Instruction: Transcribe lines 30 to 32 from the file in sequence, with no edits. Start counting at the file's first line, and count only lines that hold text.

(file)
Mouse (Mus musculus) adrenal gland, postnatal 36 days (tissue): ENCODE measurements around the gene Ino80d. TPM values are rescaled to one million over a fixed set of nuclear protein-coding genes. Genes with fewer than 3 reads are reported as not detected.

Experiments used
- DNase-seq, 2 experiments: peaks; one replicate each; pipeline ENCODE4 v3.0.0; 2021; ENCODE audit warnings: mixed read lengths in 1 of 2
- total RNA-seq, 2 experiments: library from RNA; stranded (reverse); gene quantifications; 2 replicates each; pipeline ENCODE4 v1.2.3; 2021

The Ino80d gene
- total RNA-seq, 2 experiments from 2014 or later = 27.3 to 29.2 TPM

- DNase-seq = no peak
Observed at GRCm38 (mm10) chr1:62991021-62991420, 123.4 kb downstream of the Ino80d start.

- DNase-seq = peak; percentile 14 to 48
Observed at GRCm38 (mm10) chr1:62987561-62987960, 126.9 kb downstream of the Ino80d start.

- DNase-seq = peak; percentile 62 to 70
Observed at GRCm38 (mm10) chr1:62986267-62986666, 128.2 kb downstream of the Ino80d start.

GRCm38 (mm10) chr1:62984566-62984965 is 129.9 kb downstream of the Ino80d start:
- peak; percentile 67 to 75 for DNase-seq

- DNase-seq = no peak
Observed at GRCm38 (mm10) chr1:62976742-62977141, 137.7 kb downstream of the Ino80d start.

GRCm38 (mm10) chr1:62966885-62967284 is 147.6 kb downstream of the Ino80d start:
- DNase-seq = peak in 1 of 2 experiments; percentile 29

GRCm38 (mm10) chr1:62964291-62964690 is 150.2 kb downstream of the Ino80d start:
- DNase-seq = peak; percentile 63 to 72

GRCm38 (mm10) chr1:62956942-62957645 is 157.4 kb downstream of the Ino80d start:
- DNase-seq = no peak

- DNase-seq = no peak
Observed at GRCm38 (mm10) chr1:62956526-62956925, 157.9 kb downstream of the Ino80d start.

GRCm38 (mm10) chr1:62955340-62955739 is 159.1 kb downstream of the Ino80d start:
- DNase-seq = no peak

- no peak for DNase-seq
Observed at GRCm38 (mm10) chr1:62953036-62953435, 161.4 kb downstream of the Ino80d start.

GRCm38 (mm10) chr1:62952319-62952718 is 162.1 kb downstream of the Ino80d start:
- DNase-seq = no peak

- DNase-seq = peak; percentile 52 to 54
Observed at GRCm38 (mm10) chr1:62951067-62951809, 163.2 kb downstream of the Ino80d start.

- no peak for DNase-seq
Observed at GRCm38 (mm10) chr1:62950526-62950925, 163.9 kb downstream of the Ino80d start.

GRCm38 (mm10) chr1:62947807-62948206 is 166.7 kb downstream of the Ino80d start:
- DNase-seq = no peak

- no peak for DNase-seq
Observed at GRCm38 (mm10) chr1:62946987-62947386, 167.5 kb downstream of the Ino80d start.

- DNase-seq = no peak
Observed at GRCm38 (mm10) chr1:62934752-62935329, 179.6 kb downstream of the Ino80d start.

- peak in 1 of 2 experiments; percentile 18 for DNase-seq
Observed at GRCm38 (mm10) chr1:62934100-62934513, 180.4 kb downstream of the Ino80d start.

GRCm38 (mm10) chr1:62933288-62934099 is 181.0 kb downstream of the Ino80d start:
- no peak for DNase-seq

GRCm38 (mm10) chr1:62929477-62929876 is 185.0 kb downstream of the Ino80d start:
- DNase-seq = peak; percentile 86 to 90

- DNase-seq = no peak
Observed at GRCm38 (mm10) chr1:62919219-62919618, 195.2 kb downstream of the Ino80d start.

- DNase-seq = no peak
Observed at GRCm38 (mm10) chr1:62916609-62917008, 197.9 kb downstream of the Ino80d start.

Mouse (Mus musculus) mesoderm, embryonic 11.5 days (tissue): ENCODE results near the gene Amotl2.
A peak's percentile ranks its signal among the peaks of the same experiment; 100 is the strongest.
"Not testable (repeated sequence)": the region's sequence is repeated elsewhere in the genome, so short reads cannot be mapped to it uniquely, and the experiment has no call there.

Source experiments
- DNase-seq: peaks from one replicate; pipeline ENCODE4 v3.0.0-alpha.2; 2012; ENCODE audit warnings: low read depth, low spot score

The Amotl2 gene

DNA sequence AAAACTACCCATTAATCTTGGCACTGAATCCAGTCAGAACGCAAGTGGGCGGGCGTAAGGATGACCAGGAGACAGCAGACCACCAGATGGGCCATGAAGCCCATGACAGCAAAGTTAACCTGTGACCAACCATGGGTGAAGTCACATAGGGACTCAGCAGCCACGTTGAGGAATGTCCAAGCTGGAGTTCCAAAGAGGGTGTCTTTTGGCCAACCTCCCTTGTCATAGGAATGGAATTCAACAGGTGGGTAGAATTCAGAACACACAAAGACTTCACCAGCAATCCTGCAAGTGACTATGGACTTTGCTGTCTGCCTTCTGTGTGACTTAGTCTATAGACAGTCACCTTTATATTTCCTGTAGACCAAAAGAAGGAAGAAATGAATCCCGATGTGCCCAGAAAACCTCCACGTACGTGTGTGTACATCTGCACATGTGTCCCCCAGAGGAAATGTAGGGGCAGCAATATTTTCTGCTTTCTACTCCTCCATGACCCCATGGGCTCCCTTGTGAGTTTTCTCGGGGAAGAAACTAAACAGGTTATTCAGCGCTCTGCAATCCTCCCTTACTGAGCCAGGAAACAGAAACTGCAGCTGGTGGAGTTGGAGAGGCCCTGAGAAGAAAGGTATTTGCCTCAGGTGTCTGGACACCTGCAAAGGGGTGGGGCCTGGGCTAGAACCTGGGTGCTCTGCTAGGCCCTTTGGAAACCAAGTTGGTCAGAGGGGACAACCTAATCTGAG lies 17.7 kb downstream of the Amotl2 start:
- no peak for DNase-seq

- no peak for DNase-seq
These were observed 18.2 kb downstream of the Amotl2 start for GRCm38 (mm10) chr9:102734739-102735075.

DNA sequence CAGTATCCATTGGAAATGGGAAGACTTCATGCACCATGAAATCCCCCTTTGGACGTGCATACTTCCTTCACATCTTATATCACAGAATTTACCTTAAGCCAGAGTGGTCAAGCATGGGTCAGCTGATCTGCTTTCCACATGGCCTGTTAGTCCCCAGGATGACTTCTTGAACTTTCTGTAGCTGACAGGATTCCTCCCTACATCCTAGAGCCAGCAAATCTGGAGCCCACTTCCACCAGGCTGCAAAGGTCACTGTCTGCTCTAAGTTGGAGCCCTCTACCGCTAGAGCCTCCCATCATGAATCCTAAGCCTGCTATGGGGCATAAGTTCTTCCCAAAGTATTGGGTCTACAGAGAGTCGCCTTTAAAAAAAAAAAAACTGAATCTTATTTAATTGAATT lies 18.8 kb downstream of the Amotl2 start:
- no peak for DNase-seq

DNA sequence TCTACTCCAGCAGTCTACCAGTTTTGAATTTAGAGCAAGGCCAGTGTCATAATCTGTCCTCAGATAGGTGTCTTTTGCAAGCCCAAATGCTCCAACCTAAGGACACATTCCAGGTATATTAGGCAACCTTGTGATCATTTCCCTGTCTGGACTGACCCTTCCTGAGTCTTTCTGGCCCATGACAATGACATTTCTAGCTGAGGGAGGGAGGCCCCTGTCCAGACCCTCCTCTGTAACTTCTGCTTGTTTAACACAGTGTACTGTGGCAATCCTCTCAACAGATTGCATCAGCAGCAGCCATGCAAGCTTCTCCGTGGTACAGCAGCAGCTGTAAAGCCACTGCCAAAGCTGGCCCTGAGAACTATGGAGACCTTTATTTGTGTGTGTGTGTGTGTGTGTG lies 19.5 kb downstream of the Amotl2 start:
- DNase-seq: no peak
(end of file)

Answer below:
- DNase-seq = no peak

- DNase-seq = peak; percentile 52 to 54
Observed at GRCm38 (mm10) chr1:62951067-62951809, 163.2 kb downstream of the Ino80d start.